1
$\begingroup$

If I have missing values in a time series that has 40 quarters (ten cycles or ten years) of data, what is the best SAS procedure to use to impute the missing values?

Part 2: I have 390 series (40 quarters each) that follow similar patterns -- most have missing data points (2-3 each), how do I make use of the other 390 series to help impute missing values in any one series? What SAS procedure would I use for that? In the end I want a complete set of 15600 data points.

$\endgroup$
  • $\begingroup$ I'm not an expert in the topic, but I think some more details about the nature of your data could be necessary to peek proper way of imputation. $\endgroup$ – user88 Jun 24 '11 at 16:30
1
$\begingroup$

For each of your 390 series you have 40 readings. Simply automatically identify an ARIMA Model for each series enabling Intervention Detection to provide estimates of the missing values. If there are 3 missing values the software will identify three Pulses which will yield an estimate if the missing values. The problem is that SAS assumes an ARIMA MODEL first and then estimates the Pulses. In truth the identified ARIMA Model may be flawed by the missing values. An alternative procedure which we have used is to identify the missing values first and then iterate to the ARIMA Model. The whole idea is to run BOTH PROCEDURES to determine which one is optimal for each of your 390 series.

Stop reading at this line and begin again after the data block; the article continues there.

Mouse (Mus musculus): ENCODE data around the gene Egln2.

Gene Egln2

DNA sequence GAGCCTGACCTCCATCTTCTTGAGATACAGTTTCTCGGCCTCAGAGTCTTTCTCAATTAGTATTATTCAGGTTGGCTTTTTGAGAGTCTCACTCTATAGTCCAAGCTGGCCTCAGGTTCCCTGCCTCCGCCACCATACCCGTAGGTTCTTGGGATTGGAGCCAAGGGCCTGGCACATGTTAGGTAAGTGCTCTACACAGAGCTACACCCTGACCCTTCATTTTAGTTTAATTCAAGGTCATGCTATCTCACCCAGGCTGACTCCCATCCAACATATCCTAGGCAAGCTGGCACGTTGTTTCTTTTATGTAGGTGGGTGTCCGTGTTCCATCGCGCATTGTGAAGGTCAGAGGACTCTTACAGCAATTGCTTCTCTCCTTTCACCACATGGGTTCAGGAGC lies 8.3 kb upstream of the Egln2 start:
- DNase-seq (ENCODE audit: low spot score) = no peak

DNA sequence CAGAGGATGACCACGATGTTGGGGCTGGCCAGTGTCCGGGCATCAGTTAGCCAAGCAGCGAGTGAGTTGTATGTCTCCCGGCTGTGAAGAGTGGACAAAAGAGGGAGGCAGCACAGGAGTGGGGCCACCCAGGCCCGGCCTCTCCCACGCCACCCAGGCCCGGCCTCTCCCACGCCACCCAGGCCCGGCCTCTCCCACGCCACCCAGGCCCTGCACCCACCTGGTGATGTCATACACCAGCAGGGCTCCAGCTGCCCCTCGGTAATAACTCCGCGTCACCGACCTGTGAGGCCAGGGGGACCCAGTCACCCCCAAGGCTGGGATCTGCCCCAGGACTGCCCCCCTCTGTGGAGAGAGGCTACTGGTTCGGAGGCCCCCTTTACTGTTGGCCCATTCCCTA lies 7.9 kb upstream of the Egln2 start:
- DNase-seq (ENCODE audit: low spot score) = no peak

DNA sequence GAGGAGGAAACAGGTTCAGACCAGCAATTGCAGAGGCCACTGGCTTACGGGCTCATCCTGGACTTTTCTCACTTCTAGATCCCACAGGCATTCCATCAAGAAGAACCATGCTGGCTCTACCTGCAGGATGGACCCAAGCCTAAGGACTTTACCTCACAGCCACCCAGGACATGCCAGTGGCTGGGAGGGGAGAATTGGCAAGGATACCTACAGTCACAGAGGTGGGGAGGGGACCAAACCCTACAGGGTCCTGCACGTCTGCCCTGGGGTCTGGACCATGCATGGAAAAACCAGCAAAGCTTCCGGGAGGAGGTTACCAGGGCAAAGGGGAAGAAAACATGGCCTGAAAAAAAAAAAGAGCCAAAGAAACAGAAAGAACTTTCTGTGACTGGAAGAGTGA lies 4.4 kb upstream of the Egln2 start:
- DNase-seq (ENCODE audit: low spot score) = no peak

$\endgroup$
  • $\begingroup$ Regarding the nature of the data: The data come from crop storage facilities where the annual harvest causes a cyclic spike in December with usage during the year till the next harvest. Observation are quarterly but the cycles are annual. $\endgroup$ – Jacob Jun 27 '11 at 15:57
0
$\begingroup$

You can use proc expand to impute missing values, but I'm not sure if it can do what you're asking in Part 2.

$\endgroup$
  • $\begingroup$ It seems that the cubic spline used in proc expand is inadequate due to the Jagged nature of the cyclic pattern in the data. With December observations revealing the peak storage levels after harvest, the September observations are usually the low point with steady usage occurring throughout the year. $\endgroup$ – Jacob Jun 27 '11 at 16:11

Your Answer

By clicking “Post Your Answer”, you agree to our terms of service, privacy policy and cookie policy

Not the answer you're looking for? Browse other questions tagged or ask your own question.